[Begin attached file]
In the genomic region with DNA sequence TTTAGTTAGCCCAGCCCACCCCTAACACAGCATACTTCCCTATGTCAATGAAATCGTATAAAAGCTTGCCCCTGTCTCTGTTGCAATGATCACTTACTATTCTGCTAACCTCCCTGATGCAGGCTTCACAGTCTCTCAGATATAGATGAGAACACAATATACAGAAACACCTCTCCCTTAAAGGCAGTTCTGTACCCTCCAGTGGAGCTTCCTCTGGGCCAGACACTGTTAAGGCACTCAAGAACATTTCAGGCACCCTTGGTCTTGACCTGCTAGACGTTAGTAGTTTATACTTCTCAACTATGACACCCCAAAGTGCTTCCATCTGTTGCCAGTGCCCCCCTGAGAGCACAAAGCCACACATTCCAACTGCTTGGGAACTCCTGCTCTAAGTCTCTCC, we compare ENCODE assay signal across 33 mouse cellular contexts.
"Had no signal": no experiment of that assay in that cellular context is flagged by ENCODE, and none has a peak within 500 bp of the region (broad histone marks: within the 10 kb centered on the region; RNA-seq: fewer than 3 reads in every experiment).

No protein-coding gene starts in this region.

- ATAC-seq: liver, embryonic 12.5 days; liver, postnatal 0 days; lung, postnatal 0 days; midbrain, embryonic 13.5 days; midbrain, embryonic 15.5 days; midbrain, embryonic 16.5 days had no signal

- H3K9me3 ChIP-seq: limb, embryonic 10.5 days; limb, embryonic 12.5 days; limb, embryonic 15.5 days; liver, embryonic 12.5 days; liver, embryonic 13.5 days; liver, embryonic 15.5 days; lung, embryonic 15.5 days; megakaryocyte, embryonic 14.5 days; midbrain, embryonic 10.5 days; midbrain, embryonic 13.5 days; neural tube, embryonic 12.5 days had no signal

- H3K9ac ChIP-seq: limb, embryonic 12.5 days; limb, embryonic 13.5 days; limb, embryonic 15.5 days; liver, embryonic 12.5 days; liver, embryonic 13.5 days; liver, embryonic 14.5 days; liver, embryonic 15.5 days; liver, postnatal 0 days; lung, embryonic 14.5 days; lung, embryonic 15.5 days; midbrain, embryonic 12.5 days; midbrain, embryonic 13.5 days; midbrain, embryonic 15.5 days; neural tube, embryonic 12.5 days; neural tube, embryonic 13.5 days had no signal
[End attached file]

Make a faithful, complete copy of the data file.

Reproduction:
In the genomic region with DNA sequence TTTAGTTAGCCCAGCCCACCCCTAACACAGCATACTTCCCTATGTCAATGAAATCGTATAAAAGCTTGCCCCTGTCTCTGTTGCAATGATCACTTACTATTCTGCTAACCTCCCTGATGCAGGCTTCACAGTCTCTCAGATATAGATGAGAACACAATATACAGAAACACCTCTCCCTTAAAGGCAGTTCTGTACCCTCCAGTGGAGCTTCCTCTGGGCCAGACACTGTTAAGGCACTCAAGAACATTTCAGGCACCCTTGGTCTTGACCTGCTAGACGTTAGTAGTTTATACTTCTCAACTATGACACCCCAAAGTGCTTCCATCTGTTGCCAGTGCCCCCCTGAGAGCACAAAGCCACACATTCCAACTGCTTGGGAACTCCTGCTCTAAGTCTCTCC, we compare ENCODE assay signal across 33 mouse cellular contexts.
"Had no signal": no experiment of that assay in that cellular context is flagged by ENCODE, and none has a peak within 500 bp of the region (broad histone marks: within the 10 kb centered on the region; RNA-seq: fewer than 3 reads in every experiment).

No protein-coding gene starts in this region.

- ATAC-seq: liver, embryonic 12.5 days; liver, postnatal 0 days; lung, postnatal 0 days; midbrain, embryonic 13.5 days; midbrain, embryonic 15.5 days; midbrain, embryonic 16.5 days had no signal

- H3K9me3 ChIP-seq: limb, embryonic 10.5 days; limb, embryonic 12.5 days; limb, embryonic 15.5 days; liver, embryonic 12.5 days; liver, embryonic 13.5 days; liver, embryonic 15.5 days; lung, embryonic 15.5 days; megakaryocyte, embryonic 14.5 days; midbrain, embryonic 10.5 days; midbrain, embryonic 13.5 days; neural tube, embryonic 12.5 days had no signal

- H3K9ac ChIP-seq: limb, embryonic 12.5 days; limb, embryonic 13.5 days; limb, embryonic 15.5 days; liver, embryonic 12.5 days; liver, embryonic 13.5 days; liver, embryonic 14.5 days; liver, embryonic 15.5 days; liver, postnatal 0 days; lung, embryonic 14.5 days; lung, embryonic 15.5 days; midbrain, embryonic 12.5 days; midbrain, embryonic 13.5 days; midbrain, embryonic 15.5 days; neural tube, embryonic 12.5 days; neural tube, embryonic 13.5 days had no signal